Bruxism, or teeth clenching and/or grinding, is not an uncommon condition and it can occur in both children and adults, although it tends to be more prevalent amongst adults. The causes of bruxism are not known, but it is often thought to be related to stress. What is more important to understand, however, is the damage it can cause if left untreated. Not only is the sound awful, causing anyone within earshot to cringe as though hearing nails on a chalkboard, but it can also lead to painful symptom such as neck, jaw, and headaches, as well as serious health issues like cracked, chipped, or broken teeth, along with all the conditions that can result from damaged teeth (cavities, infections, tooth decay, and even tooth loss). In short, you need to take steps to prevent further clenching and grinding as soon as you realize you’re suffering from bruxism. Here are a few helpful tips to get you back on track with good oral health.
- Become aware. The first step towards preventing bruxism, at least during daylight hours, is to become aware of when you’re clenching or grinding your teeth. If you can learn to constantly check yourself to see if you’re clenching, for example, you can consciously learn to relax your jaw so as to avoid the aches, pains, and damage of bruxism. And although you can’t really control these actions while sleeping, forming a habit of relaxing your jaw during the day could carry over into the night, potentially improving your condition even when you sleep.
- Cut the caffeine. You know that too much caffeine can make you jittery, but in addition to making it difficult for you to fall asleep and enjoy a deep and untroubled night of sleep without interruption, it can also contribute to your ongoing issue with bruxism. If your bruxism is a byproduct of stress and nervous tension, a stimulant like caffeine is only going to exaggerate the problem.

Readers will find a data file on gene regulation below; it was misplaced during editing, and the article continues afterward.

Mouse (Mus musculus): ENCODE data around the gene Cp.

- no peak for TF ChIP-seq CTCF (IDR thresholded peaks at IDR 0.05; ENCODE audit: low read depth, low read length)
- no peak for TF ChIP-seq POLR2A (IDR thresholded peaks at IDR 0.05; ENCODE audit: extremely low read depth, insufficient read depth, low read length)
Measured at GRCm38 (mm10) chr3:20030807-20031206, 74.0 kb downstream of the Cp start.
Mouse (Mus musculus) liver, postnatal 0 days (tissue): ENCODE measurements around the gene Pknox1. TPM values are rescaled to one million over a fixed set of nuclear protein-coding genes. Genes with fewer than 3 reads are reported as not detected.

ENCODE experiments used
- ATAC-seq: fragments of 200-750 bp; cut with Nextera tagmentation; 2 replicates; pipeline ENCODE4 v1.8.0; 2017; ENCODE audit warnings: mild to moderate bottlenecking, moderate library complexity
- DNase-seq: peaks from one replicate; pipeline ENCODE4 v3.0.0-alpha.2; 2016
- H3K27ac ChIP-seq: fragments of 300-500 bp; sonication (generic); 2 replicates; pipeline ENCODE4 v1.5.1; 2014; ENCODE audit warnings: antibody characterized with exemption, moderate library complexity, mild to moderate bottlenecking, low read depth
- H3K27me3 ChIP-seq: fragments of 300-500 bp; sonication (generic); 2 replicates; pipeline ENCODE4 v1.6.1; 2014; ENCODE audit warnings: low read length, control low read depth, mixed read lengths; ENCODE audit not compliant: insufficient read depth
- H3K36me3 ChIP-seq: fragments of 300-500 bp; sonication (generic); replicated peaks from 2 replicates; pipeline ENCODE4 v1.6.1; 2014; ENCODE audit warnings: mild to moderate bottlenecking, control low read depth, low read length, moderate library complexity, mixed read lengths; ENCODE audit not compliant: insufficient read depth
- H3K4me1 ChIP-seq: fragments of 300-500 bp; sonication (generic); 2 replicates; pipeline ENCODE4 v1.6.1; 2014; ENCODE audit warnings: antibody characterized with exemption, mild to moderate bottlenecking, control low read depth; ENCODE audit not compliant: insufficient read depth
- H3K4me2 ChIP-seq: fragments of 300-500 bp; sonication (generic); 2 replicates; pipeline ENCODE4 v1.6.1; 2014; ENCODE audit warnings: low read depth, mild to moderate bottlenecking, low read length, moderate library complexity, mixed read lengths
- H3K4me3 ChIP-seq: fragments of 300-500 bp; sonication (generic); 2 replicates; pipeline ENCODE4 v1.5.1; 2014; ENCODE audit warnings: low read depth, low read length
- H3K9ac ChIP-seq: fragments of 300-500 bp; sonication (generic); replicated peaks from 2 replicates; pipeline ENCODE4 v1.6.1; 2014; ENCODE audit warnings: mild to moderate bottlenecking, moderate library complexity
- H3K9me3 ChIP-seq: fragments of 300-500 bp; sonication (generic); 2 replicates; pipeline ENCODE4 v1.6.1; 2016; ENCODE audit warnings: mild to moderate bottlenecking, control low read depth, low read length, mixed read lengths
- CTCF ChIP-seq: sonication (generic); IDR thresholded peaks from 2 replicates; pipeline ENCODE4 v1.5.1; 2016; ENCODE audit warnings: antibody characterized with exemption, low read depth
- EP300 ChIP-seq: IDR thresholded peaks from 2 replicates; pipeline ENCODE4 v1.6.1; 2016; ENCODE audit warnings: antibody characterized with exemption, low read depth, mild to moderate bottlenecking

- Avoid alcohol. You might wonder why you should avoid alcohol when you’ve already vowed to steer clear of caffeine. Don’t they have opposite effects? Although alcohol tends to make you sleepy, it actually inhibits proper sleep patterns, potentially leading to interrupted and restless sleep, as well as early waking. On top of that, alcohol has been found to increase the symptoms of bruxism. So avoid having alcohol before you hit the hay.
- De-stress. If stress is the major contributing factor to most cases of bruxism, as many suspect, then reducing your stressors should help to prevent or reverse the condition. So try exercise, yoga, meditation, massage, and other strategies to lower your stress level. It could make a major difference when it comes to teeth grinding and clenching.
- Get a night guard. One of the best ways to prevent or protect yourself from the effects of bruxism at night is with a mouth guard for teeth grinding. Your dentist will likely start to notice the symptoms during check-ups if you don’t express your concerns, and this professional can provide you with a custom night guard to ensure better sleep and an end to the side effects of bruxism.